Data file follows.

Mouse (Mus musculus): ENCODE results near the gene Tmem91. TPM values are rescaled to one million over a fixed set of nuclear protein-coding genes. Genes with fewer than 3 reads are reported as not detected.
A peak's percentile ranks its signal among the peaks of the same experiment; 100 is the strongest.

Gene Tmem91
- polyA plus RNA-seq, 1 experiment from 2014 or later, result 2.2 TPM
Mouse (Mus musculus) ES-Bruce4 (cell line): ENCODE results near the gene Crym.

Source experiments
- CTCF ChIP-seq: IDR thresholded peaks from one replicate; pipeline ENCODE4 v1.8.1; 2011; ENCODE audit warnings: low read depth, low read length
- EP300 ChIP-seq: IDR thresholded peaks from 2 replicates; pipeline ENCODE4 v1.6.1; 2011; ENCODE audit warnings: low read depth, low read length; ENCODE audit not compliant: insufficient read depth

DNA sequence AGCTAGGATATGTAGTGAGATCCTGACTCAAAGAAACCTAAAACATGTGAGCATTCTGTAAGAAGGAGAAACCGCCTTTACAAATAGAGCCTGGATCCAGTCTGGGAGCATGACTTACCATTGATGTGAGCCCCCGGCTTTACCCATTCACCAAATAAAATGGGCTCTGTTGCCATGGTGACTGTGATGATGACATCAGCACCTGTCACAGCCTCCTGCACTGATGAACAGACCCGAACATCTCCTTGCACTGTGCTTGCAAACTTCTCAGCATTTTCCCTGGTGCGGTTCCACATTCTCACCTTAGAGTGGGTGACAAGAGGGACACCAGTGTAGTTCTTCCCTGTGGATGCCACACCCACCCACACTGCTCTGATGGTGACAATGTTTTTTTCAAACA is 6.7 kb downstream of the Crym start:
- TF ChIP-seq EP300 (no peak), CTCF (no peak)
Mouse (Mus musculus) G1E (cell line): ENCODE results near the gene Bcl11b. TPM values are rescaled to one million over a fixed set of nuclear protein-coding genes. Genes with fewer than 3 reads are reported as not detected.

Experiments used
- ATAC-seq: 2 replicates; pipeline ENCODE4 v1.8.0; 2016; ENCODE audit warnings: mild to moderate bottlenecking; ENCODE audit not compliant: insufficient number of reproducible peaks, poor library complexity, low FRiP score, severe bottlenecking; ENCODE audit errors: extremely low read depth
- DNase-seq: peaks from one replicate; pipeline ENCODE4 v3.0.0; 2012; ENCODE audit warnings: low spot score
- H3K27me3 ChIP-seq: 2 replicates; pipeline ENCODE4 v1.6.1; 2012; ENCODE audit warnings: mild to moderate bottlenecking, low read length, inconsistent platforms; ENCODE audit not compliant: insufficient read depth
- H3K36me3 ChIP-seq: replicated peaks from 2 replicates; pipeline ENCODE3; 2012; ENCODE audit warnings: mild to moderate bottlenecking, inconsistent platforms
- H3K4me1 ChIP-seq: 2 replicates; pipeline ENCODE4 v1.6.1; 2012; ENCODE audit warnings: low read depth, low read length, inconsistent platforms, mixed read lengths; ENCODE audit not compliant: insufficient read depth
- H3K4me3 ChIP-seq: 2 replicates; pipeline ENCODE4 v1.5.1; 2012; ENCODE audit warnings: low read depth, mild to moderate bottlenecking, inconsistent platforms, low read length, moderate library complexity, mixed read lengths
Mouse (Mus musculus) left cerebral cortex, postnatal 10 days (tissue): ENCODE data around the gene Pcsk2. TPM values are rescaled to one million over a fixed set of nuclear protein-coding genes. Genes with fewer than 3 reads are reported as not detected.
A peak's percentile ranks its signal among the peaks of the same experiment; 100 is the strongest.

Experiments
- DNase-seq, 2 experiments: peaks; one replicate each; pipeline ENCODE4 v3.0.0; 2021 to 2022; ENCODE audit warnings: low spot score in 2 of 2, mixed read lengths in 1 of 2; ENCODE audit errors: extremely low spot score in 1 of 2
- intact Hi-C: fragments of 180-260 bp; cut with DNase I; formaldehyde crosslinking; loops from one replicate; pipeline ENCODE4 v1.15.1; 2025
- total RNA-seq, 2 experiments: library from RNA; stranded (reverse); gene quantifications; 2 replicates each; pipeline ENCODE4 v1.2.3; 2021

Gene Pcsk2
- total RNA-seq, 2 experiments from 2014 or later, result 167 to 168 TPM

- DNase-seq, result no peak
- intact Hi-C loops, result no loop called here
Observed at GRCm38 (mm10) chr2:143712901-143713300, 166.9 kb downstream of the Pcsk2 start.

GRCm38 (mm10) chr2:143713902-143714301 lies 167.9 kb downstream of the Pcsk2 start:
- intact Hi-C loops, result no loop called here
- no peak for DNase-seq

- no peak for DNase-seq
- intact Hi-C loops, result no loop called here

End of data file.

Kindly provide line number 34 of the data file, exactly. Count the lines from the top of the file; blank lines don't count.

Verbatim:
- intact Hi-C loops, result no loop called here